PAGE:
From this title, I thought this would be a cute rom-com, but it was actually completely different than I expected! It was a romance, but not at all a stereotypical one. Elizabeth is a chemist – and a brilliant one, at that – but as a woman in the early 60s, she’s not exactly respected or even liked in her field. But she meets Calvin, a genius but slightly reclusive, chemist while at work and learns about the chemistry of love, too. Only… sometimes life doesn’t turn out as you planned, and Elizabeth finds herself out of work, and then in a new job hosting a cooking show on local television. She shows women how cooking is chemistry, but also shows them how the work they do has value and worth. It’s a fiercely feminist story and it’s so unique – I can’t really think of anything I’ve read that’s similar.
I always think that Emily Henry writes cute rom-coms, but this is, by far, my favorite of hers. Nora is a type A, her work is her life literary agent, who cares about nothing but her work and her younger sister Libby. Nora loves her sister so much that she agrees to take a month-long trip with her to Sunshine Falls, a tiny town that’s the setting for a popular romance book. Libby has plans for Nora to have a love story inspired by the book; instead, Nora keeps running into Charlie, a serious and brusque editor who she had a sort-of disastrous meeting with right before she left for her trip. But of course, there’s more to the story – more to the reason that Libby wanted to take this trip, and more to Charlie, who Nora ends up working with on a manuscript by one of the authors she represents. I love a rom-com set around books, and I’m adding Charlie to my list of fictional men who I wish were real!
(Content warning: sexual abuse, guns) I got this as an ARC through NetGalley – it will be released on August 23, 2022. I love a cult-ish story, and this was no exception! Nicole has devoted herself to working up the ranks at a high-powered law firm – not an easy feat when you’re working in what still operates very much as an old boys club. After a bad review that has her position at the firm tenuous as best, she gets a mysterious invitation from a group calling themselves Panthera Leo, ostensibly a women’s networking group – though a secretive, anonymous one. Nicole sees this as a possible answer to her problems at work, and decides to go to the retreat in Colorado, where things are kind of strange, but she decides to join anyway – and it works! Things start going right for her at work once she’s home. But then things start to go very wrong, very quickly, and she has to figure out what exactly Panthera Leo is and what they want from her. It’s a fun, twisty thriller!
It’s rare for me to find a book that has d/Deaf or disabled characters who aren’t just trite stereotypes. But this book, written by a Deaf author, does such an incredible job of creating nuanced, layered characters. Set in a Deaf boarding school, the story jumps between a few different characters – Charlie, a new student who has never met another Deaf person, Austin, who is sort of Deaf “royalty” in the school and community, and February, the headmistresses who is a CODA (child of Deaf adults). There’s typical teenage drama, but also questions about identity and community and belonging – and how far people will go to hold on to those things. Plus, the chapters are interspersed with little lessons about ASL and Deaf culture. It’s a great book AND will help you learn more about Deaf history and culture, too.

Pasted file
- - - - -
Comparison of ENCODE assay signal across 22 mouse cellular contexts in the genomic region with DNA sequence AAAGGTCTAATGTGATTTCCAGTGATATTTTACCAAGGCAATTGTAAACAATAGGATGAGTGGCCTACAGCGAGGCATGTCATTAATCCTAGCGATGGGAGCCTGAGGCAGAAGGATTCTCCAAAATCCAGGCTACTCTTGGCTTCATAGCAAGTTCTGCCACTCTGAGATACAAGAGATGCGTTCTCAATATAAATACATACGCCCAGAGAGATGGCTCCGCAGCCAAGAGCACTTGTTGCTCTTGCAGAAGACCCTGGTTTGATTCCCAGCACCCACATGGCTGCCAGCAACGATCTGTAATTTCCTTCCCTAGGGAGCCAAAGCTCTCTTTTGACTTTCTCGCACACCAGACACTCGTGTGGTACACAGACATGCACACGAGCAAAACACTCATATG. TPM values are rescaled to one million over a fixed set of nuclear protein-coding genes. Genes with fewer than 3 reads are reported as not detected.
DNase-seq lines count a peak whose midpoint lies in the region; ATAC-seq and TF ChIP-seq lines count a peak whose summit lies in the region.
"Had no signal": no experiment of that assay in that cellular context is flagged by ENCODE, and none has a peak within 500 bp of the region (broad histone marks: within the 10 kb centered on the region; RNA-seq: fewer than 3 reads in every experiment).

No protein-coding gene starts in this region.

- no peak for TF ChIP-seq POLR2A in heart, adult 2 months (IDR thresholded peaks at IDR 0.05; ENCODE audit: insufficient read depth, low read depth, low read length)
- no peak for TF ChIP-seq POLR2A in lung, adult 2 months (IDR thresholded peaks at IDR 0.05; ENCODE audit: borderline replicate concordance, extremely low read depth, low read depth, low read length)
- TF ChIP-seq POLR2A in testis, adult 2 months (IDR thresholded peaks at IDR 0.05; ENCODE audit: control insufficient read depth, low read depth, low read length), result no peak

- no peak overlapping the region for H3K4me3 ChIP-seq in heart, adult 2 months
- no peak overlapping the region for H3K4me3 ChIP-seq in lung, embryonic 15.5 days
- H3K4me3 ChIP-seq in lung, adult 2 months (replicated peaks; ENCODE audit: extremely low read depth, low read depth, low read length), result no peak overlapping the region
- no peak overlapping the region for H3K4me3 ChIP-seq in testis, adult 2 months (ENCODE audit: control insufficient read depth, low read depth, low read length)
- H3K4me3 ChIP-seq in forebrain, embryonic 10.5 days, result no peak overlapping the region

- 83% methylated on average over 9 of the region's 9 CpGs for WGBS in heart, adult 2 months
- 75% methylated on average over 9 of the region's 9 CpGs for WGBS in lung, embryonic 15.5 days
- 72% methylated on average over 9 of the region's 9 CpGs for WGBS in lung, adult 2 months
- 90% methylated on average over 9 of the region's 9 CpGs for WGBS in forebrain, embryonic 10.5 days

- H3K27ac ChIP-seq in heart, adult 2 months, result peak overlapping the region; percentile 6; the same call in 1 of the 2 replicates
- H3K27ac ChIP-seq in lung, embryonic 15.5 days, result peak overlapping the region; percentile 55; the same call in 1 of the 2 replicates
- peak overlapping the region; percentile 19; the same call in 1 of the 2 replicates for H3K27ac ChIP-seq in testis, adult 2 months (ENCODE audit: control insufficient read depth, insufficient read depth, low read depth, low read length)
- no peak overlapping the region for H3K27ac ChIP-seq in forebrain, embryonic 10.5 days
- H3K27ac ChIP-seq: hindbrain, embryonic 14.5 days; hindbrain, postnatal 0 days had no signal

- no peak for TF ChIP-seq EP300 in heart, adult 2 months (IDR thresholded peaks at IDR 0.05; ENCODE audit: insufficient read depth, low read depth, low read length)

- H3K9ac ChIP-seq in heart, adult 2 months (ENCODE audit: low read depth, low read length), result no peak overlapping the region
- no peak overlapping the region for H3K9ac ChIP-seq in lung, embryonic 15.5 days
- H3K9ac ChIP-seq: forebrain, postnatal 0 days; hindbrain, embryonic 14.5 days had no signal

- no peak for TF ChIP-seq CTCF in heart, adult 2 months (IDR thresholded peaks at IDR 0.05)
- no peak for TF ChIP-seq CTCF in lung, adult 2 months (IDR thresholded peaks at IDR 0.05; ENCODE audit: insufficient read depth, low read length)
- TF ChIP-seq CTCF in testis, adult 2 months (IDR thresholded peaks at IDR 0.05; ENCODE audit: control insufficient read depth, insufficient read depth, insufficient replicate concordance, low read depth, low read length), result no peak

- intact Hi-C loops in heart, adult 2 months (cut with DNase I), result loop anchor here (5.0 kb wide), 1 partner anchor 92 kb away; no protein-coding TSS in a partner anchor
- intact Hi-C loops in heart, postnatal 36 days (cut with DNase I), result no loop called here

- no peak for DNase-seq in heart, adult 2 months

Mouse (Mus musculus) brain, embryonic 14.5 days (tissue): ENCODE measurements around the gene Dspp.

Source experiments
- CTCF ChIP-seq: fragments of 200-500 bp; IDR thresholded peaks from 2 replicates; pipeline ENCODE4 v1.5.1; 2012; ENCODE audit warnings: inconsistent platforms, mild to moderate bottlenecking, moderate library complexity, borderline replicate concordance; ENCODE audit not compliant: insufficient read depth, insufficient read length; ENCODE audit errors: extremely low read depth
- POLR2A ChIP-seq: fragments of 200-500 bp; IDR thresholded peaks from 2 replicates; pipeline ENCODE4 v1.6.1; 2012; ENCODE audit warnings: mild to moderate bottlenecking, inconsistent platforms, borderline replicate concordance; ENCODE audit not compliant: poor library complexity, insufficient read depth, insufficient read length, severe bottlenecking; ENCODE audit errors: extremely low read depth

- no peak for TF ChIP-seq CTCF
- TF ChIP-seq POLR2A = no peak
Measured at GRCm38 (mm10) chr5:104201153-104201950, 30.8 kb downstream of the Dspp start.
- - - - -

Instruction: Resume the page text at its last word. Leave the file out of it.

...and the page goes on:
If you are at all into the world of fashion, this new biography of the infamous Anna Wintour is a must-read. I think that Anna Wintour is probably one of the most gossiped-about people in fashion; there’s even an entire book and movie (The Devil Wears Prada) allegedly based her. But she’s also an intensely secretive and private person, so it’s hard to know how much is real and how much is a made-up persona that’s grown larger-than-life over the years. This book does a deep, deep dive into Anna the person – starting back at her younger years and following Anna and her ambition to the icon that she is today. While Anna didn’t agree to an interview, many people close to her did, giving a much more revealing look than anything I’ve ever read about her before. It’s fascinating!
Honestly, this was probably my least favorite book from the month. I’m a fan of V.E. Schwab – The Secret Life of Addie LaRue blew me away – but this one didn’t do it for me. Olivia has grown up at the Merilance School for Girls, with no family and as an outcast because she’s not able to speak. One day, a mysterious letter arrives from an uncle she didn’t know existed, inviting her to come home to Gallant. When she arrives, though, no one claims to have sent her the letter, and things are very, very weird. When Olivia is exploring the house and estate and trying to figure out what exactly is going on, she finds herself in a version of Gallant that reminded me of the upside down from Stranger Things… and things get even weirder. It’s a gothic mystery that just wasn’t for me.
I got this as an ARC through NetGalley – it’ll be released on July 5, 2022. This is a twisty, twisty political thriller from the same author as An Anatomy of a Scandal, and I can totally see the parallels. Emma is a Member of Parliament who has had to sacrifice a lot for her job – her marriage, and even time with her daughter, Flora. Emma seems to be making an impact, though – she works with a journalist to get the story spread of a bill she’s working to get passed that protects young women from online abuse. That same journalist is found dead at her home a few weeks later, and after it gets out that Emma spent a mistaken (and drunken) night with him, she’s arrested for his murder. But as the trial goes on, we learn more and more about what really went down that night, and there are (lots of) surprises along the way.